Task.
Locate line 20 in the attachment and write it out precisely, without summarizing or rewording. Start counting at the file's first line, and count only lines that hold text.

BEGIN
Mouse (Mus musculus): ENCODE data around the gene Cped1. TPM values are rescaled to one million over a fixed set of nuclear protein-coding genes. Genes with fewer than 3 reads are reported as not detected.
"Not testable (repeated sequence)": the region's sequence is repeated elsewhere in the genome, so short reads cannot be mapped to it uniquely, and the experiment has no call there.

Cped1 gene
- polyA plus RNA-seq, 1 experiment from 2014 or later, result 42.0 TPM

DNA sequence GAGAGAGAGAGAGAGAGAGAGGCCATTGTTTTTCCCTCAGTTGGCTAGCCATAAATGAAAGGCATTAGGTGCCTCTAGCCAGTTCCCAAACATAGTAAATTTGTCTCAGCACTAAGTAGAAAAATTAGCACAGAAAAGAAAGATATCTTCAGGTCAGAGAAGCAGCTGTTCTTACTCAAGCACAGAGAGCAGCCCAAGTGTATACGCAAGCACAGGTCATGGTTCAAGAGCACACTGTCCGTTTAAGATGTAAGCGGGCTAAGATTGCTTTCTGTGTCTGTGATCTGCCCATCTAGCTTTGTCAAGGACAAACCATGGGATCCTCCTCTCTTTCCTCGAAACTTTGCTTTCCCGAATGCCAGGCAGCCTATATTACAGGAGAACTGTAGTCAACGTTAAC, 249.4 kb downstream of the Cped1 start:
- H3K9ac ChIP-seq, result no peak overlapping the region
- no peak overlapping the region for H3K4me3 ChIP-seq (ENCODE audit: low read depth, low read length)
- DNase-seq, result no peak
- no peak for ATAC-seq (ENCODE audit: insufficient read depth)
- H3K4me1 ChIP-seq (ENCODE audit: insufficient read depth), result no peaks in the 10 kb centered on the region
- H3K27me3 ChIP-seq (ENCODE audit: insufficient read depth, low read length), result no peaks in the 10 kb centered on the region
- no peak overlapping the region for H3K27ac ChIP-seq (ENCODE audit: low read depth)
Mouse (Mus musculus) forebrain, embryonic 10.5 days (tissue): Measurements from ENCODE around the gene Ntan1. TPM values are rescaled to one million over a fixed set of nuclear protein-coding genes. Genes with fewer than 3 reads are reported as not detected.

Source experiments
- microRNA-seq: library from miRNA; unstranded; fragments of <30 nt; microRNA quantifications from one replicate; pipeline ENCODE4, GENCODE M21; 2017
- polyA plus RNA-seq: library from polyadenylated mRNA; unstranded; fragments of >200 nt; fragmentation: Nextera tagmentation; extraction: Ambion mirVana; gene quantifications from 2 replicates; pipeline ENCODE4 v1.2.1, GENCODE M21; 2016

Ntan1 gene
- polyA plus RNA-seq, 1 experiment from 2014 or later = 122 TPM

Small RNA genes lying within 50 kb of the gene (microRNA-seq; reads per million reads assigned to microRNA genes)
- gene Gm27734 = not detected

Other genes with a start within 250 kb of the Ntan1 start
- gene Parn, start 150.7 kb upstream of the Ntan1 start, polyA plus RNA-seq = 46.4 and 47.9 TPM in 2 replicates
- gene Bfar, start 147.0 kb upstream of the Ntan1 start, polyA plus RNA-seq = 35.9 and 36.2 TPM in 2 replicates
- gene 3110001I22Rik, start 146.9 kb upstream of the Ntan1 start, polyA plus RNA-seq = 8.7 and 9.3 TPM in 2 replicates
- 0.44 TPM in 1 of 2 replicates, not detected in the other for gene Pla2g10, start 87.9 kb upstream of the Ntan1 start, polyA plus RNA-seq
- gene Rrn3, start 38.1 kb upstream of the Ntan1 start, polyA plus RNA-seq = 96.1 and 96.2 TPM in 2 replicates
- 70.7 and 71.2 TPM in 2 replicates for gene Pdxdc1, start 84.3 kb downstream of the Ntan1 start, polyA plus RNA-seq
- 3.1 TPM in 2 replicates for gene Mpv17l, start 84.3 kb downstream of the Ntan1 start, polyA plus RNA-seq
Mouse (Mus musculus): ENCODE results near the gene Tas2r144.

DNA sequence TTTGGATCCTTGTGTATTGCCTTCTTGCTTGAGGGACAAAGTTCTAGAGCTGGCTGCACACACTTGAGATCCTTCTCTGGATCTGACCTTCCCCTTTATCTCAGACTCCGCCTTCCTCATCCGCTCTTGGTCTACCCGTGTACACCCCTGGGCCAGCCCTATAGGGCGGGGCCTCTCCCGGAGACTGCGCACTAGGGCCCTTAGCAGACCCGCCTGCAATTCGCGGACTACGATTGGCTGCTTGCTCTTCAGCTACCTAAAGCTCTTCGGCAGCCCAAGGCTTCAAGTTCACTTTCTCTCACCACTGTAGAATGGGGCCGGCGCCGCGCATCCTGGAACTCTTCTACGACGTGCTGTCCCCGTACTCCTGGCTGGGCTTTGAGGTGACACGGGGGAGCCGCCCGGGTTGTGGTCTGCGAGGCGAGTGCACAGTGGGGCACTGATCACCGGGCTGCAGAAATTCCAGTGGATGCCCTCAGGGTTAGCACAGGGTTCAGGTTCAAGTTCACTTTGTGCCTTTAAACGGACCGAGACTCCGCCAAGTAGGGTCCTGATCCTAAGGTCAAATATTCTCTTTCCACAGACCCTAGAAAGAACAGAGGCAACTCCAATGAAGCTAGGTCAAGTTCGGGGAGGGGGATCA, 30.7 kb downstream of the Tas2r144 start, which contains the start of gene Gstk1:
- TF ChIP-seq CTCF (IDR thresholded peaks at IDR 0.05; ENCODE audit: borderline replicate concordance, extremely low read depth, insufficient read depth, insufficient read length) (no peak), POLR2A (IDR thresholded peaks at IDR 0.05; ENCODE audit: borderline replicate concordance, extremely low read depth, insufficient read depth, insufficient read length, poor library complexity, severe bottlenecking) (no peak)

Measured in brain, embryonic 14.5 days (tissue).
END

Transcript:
- gene Gm27734 = not detected